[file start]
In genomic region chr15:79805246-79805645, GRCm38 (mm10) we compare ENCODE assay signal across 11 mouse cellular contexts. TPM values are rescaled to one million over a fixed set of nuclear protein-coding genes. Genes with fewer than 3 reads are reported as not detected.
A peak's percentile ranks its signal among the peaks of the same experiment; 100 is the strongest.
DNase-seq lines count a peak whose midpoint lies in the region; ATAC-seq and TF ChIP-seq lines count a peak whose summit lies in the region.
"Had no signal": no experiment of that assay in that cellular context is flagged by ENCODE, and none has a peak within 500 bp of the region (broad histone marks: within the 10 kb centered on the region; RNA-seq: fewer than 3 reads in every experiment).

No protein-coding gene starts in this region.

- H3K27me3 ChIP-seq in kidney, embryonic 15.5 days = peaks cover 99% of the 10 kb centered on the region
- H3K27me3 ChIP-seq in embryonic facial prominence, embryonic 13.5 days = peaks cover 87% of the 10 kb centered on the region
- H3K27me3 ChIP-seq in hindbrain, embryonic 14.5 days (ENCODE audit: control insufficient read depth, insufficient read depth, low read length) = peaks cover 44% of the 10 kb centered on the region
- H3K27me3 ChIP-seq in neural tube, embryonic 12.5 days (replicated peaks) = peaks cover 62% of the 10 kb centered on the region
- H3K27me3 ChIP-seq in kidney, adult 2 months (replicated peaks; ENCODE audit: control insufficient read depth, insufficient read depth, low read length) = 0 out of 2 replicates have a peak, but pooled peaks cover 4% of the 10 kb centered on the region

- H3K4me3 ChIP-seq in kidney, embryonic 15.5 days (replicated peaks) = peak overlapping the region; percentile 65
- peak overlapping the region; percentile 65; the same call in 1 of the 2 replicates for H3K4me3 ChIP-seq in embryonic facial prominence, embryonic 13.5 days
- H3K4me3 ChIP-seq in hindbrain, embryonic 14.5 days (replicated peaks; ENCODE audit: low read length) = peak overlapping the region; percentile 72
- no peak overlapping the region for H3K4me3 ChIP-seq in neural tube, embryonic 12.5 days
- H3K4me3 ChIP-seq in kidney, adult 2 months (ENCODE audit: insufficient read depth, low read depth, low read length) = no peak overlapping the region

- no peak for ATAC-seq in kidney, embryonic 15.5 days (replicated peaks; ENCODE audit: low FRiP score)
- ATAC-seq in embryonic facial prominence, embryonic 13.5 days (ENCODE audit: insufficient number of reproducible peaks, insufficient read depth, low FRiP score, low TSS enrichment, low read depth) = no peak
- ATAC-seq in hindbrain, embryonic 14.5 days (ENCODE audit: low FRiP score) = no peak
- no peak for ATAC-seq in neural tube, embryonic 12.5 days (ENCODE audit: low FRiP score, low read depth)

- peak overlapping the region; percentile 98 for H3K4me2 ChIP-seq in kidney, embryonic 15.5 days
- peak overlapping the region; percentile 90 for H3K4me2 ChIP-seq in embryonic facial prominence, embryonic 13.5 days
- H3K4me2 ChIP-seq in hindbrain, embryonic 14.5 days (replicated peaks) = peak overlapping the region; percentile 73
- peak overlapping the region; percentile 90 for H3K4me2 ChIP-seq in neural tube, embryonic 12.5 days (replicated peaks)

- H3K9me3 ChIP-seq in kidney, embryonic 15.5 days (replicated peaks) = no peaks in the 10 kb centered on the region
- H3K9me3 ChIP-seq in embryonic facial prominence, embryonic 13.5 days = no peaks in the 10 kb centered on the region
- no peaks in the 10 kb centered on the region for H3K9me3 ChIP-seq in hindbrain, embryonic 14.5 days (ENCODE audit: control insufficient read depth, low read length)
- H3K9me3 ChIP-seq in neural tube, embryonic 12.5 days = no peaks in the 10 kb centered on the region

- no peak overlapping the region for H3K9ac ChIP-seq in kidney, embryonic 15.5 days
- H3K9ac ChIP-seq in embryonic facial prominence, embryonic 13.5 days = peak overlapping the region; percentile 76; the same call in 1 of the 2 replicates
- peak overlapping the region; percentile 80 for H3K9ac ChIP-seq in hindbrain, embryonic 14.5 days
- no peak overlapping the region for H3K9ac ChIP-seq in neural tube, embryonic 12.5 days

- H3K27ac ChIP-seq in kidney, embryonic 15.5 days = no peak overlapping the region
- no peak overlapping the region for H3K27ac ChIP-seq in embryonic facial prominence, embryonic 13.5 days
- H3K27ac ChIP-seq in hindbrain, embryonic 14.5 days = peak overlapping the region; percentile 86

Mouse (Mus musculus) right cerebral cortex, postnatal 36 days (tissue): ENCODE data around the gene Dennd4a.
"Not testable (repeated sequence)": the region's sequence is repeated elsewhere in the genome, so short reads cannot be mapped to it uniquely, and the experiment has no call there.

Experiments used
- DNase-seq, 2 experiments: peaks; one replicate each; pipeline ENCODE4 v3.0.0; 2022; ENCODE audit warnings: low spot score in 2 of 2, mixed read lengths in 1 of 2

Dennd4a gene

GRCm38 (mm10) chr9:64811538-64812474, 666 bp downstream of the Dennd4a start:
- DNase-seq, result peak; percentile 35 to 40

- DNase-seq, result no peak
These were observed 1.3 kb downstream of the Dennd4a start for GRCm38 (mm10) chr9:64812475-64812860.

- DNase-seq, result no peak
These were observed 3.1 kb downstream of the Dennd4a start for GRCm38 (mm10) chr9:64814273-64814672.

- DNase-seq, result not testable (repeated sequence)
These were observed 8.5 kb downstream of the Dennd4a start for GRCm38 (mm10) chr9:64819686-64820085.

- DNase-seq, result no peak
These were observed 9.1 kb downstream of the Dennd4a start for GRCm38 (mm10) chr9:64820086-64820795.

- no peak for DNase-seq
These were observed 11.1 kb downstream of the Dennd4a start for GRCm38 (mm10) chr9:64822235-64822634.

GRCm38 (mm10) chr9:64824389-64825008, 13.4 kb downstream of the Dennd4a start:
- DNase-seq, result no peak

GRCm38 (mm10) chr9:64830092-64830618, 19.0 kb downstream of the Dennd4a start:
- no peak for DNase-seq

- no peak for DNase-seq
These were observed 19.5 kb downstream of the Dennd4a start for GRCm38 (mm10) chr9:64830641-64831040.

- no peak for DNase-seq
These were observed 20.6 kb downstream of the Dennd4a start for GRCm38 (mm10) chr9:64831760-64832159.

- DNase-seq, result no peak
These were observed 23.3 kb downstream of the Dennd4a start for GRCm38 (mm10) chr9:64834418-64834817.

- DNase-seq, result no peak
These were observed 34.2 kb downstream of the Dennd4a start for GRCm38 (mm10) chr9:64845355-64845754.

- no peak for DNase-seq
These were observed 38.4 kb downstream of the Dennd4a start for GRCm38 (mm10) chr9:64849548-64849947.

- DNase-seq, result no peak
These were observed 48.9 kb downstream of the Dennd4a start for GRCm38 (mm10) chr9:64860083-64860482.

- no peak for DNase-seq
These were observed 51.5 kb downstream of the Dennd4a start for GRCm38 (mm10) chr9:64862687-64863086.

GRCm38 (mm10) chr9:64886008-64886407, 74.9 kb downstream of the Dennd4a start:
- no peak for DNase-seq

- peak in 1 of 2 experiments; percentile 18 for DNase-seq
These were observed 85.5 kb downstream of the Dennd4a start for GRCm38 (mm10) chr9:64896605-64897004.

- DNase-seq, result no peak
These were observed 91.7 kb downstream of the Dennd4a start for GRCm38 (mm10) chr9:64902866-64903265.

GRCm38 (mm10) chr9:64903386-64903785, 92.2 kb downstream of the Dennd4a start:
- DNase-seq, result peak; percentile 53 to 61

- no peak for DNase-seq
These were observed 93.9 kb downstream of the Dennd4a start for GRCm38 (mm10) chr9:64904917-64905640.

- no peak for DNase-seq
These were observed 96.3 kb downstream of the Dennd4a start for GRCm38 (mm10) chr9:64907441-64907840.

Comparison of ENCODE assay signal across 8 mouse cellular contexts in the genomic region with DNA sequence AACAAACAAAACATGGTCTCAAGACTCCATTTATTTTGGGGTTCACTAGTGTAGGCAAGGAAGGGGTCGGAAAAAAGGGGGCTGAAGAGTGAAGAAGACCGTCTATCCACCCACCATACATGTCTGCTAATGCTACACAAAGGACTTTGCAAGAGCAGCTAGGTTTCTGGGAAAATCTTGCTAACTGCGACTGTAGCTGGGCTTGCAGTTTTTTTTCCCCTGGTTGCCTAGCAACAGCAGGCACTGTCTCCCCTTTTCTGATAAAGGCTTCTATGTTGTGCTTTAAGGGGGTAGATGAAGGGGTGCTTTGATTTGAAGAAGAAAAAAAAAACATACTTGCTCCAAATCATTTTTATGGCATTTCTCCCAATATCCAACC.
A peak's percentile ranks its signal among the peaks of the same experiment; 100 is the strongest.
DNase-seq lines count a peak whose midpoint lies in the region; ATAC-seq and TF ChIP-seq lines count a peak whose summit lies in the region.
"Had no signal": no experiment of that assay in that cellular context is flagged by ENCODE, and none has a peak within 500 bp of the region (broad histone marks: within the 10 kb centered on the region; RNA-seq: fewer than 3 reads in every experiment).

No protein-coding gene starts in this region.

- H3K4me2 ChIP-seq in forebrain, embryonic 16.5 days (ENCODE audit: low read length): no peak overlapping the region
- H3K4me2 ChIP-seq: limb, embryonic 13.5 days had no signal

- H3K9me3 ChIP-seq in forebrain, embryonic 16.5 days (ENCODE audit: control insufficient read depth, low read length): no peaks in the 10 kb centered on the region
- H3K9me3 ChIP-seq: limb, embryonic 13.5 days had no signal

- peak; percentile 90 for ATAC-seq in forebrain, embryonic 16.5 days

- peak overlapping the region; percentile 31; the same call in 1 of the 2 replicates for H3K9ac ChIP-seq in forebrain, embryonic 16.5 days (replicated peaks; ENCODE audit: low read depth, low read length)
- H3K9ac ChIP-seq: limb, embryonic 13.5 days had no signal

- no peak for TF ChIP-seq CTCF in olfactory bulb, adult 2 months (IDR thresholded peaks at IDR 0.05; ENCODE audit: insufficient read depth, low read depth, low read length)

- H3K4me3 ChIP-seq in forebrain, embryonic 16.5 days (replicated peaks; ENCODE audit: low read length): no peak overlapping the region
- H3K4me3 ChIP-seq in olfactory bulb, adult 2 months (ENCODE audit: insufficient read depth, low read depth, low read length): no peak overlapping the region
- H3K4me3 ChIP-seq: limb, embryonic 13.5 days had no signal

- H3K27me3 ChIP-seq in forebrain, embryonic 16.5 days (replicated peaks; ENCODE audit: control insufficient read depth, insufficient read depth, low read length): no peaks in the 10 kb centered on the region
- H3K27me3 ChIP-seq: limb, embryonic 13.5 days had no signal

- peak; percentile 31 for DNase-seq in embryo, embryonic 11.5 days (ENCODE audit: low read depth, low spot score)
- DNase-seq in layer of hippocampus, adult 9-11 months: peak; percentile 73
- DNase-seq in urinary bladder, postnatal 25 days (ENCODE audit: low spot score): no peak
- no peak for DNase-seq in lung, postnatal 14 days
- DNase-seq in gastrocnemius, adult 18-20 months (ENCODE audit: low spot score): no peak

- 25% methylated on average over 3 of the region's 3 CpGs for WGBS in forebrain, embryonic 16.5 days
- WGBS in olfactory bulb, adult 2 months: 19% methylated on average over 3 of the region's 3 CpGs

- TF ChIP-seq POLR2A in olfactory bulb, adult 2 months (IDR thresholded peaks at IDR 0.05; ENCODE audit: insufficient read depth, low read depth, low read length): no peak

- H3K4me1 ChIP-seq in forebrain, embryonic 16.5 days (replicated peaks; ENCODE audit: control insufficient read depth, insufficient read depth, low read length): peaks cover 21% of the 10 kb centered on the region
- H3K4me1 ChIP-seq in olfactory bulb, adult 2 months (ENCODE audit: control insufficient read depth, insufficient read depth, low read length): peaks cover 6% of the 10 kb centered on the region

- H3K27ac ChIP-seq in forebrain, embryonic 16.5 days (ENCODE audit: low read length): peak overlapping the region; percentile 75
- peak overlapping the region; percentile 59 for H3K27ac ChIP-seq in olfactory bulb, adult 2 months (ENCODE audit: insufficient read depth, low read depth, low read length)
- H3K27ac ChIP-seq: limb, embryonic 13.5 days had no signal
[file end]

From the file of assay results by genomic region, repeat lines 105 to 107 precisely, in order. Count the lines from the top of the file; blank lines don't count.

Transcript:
- 25% methylated on average over 3 of the region's 3 CpGs for WGBS in forebrain, embryonic 16.5 days
- WGBS in olfactory bulb, adult 2 months: 19% methylated on average over 3 of the region's 3 CpGs

- TF ChIP-seq POLR2A in olfactory bulb, adult 2 months (IDR thresholded peaks at IDR 0.05; ENCODE audit: insufficient read depth, low read depth, low read length): no peak